Suddenly, the season of hibernation held no anxiety for me.
Sure, I still hate being cold and the snow can go back to the Arctic thankyouverymuch, but when I look ahead, down the barrel of another Canadian winter, I’m not worried about it. I may still feel like a grouchy, sleepy bear, but writing is possible. Living is possible. I know that I can do it. Even if it’s slow.
Which brings us back to this fall.
I knew I was free from the cycle of dread when I walked outside on a cool morning in early September, filled my lungs with the sweet, sad air and said, “Man, I wish we could go apple picking.” I was even cheerful about getting out the sweaters and putting away the shorts.
Who even am I.
Because winter doesn’t equate death for me anymore, I can experience the wonder of this season. The escarpment is blazing beautiful with the last fireworks of maples and elms. Spicy tea and coffee warm me inside and out. A tinge of melancholy in the air reminds me to be present, for everything in this world is passing away—and will be reborn.
All this to say, I’m enjoying that I’m enjoying fall.
At long last, the story of our 10-year vow renewal. A resurrection story told in vows, photos, scripture, and song.
As you may recall, my husband and I decided to renew our vows for our 10-year anniversary back in June. And while the actual event was for less than 40 people in a small backyard, it was the most important event in our lives, second only to our salvations.
And because it is such a big freaking deal, I naturally wanted to write and tell you all about it. But I don’t know how.
So instead of trying to capture the fullness of it in a story, this post is a collage of moments that, I hope, reveal the tenderness of this day that was more like a baptism—a consecration, a resurrection—than a wedding.
Dear Ellie, I’m sorry.
I’m sorry for my moments of faithlessness, and how that hurt us. I’m sorry for my anger, and the chaos it caused. I’m sorry for not listening, for being more focused on being right than being compassionate. I’m sorry for the times I didn’t cover you, for the times you were left to figure things out on your own. I’m sorry for the man I was when we met, and that you had to be present as I figured out who I was and what mattered.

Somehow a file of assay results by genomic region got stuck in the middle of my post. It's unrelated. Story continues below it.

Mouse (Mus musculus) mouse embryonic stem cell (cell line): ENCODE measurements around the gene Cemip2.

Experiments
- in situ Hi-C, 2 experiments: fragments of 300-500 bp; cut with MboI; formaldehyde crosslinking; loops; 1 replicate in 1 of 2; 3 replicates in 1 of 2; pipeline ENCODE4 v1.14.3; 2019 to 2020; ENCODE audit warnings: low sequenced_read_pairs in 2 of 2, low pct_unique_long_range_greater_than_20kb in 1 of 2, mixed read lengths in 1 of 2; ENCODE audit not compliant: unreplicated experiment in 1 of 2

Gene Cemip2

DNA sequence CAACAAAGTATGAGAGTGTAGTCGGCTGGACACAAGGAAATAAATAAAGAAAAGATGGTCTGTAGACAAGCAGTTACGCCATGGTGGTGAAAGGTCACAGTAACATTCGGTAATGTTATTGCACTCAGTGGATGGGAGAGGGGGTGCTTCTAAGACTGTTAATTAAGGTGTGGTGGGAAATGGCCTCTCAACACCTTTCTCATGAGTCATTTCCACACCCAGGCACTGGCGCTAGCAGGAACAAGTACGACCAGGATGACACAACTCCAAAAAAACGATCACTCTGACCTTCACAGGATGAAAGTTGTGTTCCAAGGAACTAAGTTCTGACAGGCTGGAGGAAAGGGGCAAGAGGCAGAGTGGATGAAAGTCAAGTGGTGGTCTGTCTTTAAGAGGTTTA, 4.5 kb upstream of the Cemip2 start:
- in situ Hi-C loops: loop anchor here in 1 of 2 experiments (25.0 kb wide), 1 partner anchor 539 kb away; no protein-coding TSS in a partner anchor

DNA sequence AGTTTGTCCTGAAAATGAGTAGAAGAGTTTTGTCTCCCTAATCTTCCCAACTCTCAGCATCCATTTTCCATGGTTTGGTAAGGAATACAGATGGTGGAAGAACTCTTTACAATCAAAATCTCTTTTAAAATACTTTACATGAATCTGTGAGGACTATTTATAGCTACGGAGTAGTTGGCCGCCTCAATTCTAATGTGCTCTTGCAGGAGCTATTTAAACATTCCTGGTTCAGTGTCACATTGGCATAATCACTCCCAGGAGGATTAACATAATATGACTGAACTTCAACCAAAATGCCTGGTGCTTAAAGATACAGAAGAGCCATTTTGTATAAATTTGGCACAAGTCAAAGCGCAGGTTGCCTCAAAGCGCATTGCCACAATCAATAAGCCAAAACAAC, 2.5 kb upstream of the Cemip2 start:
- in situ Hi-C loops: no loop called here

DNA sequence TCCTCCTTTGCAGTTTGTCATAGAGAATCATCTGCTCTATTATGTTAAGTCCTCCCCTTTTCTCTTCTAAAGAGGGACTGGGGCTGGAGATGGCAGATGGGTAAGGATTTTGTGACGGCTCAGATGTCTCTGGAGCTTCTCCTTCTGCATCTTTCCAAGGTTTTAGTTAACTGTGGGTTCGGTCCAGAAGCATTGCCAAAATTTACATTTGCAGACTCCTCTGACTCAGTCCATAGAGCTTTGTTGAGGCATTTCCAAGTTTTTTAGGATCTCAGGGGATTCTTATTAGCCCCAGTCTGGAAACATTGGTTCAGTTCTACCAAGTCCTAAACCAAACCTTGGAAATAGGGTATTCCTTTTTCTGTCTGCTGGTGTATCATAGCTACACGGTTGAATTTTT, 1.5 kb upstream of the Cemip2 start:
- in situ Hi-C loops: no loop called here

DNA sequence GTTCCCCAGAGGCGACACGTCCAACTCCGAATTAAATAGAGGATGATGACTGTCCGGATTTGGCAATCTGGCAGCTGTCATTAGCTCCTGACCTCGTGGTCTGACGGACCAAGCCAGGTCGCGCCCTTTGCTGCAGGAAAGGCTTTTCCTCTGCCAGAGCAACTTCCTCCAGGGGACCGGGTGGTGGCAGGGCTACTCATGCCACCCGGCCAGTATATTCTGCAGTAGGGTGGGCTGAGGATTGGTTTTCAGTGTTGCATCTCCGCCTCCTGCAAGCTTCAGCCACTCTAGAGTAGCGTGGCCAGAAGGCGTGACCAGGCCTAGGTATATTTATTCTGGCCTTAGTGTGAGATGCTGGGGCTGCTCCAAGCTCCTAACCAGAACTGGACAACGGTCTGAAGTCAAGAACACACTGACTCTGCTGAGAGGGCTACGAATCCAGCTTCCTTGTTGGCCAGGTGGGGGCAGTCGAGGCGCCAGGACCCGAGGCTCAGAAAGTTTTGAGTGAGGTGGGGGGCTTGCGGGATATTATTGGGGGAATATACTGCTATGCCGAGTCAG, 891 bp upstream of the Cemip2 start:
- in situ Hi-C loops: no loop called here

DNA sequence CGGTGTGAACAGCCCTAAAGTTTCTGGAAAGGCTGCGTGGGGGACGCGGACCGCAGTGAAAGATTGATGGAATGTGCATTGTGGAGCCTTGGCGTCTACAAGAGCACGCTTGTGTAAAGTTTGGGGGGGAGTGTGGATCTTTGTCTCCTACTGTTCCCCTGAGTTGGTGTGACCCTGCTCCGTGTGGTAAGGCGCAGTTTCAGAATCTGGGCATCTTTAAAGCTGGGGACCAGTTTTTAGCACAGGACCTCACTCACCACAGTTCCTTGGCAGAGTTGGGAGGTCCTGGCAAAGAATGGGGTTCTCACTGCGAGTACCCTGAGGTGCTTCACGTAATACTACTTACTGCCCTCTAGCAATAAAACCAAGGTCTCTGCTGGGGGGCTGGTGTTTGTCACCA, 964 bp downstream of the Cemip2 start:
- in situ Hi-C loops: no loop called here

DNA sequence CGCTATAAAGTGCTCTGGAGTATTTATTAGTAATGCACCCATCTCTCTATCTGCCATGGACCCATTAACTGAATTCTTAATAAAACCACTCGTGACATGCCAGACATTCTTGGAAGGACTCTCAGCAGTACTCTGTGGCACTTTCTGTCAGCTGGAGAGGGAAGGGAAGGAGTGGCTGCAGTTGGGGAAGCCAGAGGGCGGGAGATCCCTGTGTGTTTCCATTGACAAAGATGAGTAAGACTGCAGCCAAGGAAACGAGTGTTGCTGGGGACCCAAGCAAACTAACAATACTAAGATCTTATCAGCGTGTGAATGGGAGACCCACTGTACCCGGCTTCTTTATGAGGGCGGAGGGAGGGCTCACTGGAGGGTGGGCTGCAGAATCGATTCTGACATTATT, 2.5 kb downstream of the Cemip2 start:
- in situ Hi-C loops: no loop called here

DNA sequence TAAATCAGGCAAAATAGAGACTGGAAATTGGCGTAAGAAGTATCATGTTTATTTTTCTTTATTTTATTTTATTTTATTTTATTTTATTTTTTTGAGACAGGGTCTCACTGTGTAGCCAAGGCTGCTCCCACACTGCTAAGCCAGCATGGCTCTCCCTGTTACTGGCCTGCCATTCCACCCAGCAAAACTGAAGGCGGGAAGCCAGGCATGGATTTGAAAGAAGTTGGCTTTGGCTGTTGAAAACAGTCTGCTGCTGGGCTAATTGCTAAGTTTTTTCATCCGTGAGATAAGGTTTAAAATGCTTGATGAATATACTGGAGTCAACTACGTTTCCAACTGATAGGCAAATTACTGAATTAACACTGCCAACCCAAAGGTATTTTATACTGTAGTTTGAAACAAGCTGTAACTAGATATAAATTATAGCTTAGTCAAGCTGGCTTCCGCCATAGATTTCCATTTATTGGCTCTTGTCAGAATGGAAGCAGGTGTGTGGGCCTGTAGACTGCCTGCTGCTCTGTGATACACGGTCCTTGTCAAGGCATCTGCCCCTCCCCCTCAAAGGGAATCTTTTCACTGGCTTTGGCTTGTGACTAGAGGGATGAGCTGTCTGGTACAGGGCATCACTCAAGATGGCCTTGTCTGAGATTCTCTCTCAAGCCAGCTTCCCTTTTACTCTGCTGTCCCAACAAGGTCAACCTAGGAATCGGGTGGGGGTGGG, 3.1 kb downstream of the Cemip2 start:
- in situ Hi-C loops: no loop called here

Most of all though, I’m sorry I didn’t lead us to Christ sooner, that it took things falling so far into seeming hopelessness before suggesting that, perhaps, we could find reprieve in God.
Before you, our friends, our family, our daughter, and our God above, I repent for these things. Please forgive me. (I do.)
In the past ten years I have learned, essentially, that C.S. Lewis was correct about love, and my own understanding was flawed. He says: “Ceasing to be ‘in love’, in the way that we were in love the day before our wedding, need not mean ceasing to love. Love in this second sense — love as distinct from ‘being in love’ — is not merely a feeling. It is a deep unity, maintained by the will and deliberately strengthened by habit; reinforced by the grace which both partners ask, and receive, from God. They can have this love for each other even at those moments when they do not like each other; as you love yourself even when you do not like yourself. They can retain this love even when each would easily, if they allowed themselves, be ‘in love’ with someone else. ‘Being in love’ first moved them to promise fidelity: this quieter love enables them to keep the promise. it is on this love that the engine of marriage is run being in love was the explosion that started it.”
I couldn’t phrase it better myself. God, work, commitment, grace, and habit—these things are the new foundation of this marriage.
Ellie Di Julio, I promise hence forth…
To love you unconditionally, without expectations or conditions, without reservation, and to choose to do this every day no matter what struggles we may be facing.
To cover you and our family with Godly wisdom, and to lead our house in all ways, regardless of how uncomfortable it may make me.
To focus my attention on you, every day, and to choose you as a priority, as my favourite human.
To remain steadfast in my faith and work daily to keep our family on that narrow road which leads to life. Whether in the good or the bad, to remind us that He is a good God.
To be slow to anger, patient and understanding, eager to listen, that I might benefit from your wisdom and your gifts.
To be faithful to you, and only you, from now till the end of our time here.
These things, in front of all assembled and our Heavenly Father, I promise to you.
I never thought we would be standing here.
12 years ago, I wasn’t interested in getting married. 7 years ago, I didn’t know Jesus. 6 years ago, I thought we were getting divorced. But here we are.
The marriage we’ve had over the past 10 years is not the marriage we have starting today. Because God has rewritten our stories, individually and together.